Strangles is a specific contagious and infectious fever peculiar to ungulates, and is more especially incidental to young animals. It is particularly characterized by the formation of abscesses in the lymphatic glands, chiefly those between the branches of the lower jaw (submaxillary). Various causes are ascribed for its production, such as change of young horses from field to stable, from grass to dry feeding, from idleness to hard work, irritation of teething, and change of locality and climate. It is asserted that repeated attacks will occur in the same horse under the influence of the last-named cause. But the chief, if not the sole, cause is infection, - the malady, in some of its features, closely resembling the "mumps" of the human species. Languor and feverishness, diminution of appetite, cough, redness of the nasal membrane, with discharge from the eyes and nose, and thirst are among the earliest symptoms. Then there is difficulty in swallowing, coincident with the development of swelling between the branches of the lower jaw, which often causes the water in drinking to be returned through the nose and the masticated food to be dropped from the mouth. The swelling is hot and tender, diffused, and uniformly rounded and smooth ; at first it is hard, with soft, doughy margins ; but later it becomes soft in the centre, where an abscess is forming, and soon " points " and bursts, giving exit to a quantity of pus. Relief is now experienced by the animal ; the symptoms subside ; and recovery takes place. In some cases the swelling is so great or occurs so close to the larynx that the breathing is interfered With, and even rendered so difficult that suffocation is threatened. In other cases the disease assumes an irregular form, and the swelling, instead of softening in the centre, remains hard for an indefinite time, or it may subside and abscesses form in various parts of the body, sometimes in vital organs, as the brains, lungs, liver, kidneys, &c., or in the bronchial or mesenteric glands, where they generally produce serious consequences. Not 'infrequently a pustular eruption accompanies the other symptoms. The malady may terminate in ten days or be protracted for months, often terminating fatally, especially when the animal is not well nursed and is kept in an unhealthy stable.
Good nursing is the chief part of the treatment. The strength should be maintained by soft nutritious food, and the body kept warm and comfortable ; the stable or loose-box must have plenty of fresh air and be kept clean. The swelling may be fomented with warm water and peulticed. The poultice nay be a little bag containing bran and linseed meal mixed with hot water, and applied warm to the tumefaction, being retained there by a square piece of calico, with holes for the cars and eyes, tied down the middle of the face and behind the ears. If the breathing is disturbed and noisy, the animal may be made to inhale steam from hot water in a bucket or tram bran mash. If the breathing becomes very difficult, the windpipe must be opened and a tube inserted. Instead of the swelling being poulticed, a little blistering ointment is sometimes rubbed over it, which promotes suppuration. When the abscess points, it may be lanced, though it is generally better to allow it to open spontaneously.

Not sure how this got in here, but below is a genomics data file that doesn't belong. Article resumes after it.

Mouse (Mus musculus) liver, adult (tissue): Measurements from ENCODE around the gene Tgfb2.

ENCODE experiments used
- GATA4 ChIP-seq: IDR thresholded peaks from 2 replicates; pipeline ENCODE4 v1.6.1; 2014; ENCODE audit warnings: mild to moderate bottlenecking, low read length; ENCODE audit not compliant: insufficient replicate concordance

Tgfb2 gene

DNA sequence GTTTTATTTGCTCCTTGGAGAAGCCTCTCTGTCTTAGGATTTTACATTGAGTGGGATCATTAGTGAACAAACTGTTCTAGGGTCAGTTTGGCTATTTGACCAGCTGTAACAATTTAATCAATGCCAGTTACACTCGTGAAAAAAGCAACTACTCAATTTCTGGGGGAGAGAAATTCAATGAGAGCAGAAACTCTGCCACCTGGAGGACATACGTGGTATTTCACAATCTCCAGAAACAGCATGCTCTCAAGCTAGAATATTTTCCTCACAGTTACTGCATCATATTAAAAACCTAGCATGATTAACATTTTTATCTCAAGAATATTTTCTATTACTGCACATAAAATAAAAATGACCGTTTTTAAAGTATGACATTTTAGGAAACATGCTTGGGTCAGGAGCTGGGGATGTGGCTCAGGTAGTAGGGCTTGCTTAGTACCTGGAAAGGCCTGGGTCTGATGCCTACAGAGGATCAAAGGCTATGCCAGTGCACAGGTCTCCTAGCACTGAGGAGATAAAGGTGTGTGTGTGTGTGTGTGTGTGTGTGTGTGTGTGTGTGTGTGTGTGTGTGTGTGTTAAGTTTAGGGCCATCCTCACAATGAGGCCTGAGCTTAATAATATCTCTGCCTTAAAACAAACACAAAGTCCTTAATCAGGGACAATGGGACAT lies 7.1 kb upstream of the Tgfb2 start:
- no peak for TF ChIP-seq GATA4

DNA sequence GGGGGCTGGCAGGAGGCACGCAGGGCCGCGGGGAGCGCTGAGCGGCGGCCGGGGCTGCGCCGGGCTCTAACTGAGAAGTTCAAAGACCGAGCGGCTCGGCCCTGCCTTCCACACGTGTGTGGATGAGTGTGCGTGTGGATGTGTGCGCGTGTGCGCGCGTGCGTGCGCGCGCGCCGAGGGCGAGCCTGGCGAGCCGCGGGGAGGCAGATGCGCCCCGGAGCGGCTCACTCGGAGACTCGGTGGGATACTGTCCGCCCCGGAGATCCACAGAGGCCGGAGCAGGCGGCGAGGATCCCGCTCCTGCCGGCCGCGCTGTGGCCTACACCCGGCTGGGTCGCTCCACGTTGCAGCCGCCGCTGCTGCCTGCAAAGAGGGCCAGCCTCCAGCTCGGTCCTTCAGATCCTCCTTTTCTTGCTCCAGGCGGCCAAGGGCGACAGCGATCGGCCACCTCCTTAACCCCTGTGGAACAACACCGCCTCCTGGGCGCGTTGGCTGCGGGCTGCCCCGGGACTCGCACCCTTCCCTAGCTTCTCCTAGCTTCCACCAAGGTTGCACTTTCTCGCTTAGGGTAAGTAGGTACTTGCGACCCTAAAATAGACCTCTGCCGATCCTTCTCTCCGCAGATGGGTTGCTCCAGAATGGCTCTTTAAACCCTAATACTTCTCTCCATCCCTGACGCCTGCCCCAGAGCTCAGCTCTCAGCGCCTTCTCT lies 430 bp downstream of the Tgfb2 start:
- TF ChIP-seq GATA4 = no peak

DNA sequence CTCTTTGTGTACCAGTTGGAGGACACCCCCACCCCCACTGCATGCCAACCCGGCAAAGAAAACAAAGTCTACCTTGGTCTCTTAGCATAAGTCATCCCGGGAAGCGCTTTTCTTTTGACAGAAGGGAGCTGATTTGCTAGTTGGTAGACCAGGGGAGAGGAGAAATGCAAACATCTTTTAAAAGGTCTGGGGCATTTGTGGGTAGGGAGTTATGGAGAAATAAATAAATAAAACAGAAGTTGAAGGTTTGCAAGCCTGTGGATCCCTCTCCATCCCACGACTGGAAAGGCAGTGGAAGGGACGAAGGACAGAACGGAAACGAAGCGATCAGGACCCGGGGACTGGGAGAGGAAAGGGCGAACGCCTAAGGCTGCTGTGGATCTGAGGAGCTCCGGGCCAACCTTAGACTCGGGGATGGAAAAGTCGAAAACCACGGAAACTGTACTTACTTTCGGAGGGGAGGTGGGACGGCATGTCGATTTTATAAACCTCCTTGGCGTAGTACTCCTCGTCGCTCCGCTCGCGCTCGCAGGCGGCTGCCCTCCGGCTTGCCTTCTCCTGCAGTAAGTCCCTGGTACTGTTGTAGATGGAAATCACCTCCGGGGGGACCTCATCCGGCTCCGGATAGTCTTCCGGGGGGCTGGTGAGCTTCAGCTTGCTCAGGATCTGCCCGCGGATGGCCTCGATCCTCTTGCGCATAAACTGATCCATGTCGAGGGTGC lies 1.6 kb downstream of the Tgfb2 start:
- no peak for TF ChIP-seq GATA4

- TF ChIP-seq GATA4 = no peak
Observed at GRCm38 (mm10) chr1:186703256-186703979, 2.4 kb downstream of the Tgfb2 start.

It is very important to distinguish strangles from glanders ; the character of the nasal discharge, the absence of ulcers from the nostrils, and the diffused soft swelling between the branches of the lower jaw establish the distinction between them.
Dorsepox, which is somewhat rare, is almost, if not quite, identical with cowpox, being undistinguishable when inoculated on men and cattle. It most frequently attacks the limbs, though it may appear on the face and other parts of the body. There is usually slight fever ; then swelling, heat, and tenderness are manifest in the part which is to be the seat of eruption, usually the heels ; firm nodules form, increasing to one-third or one-half an inch in diameter ; the hair becomes erect ; and the skin, if light-coloured, changes to an intense red. On the ninth to the twelfth day a limpid fluid oozes from the surface and mats the hairs together in yellowish scabs ; when one of these is removed, there is seen a red, raw depression, whereon the scab was fixed. In three or four days the crusts fall off, and the sores heal spontaneously. No medical treatment is needed, cleanliness being requisite to prevent the pocks becoming sloughs. If the inflammation runs high, a weak solution of carbolic acid may be employed.
Bibliography. - Among the numerous modern popular works in English which treat of diseases of the horse, the following may be mentioned : - Robertson, Equine Medicine (London, 1883); Williams, Principles and Practice of Veterinary Medicine (2d ed., London, 1874-79), and Principles and Practice of Veterinary Surgery (ad ed., London, 1872-7e); Courtenay, Manual of Veterinary Medicine and Surgery (London, 1886); Fleming, Practical Horse-Keeper (London, 1886); Gresswell, Diseases and Disorders of the Horse (Leeds, 1886); Fitzwygram, Horses and Stables (London, 1869); and Law, The Farmer's Veterinary Adviser (London, 1879).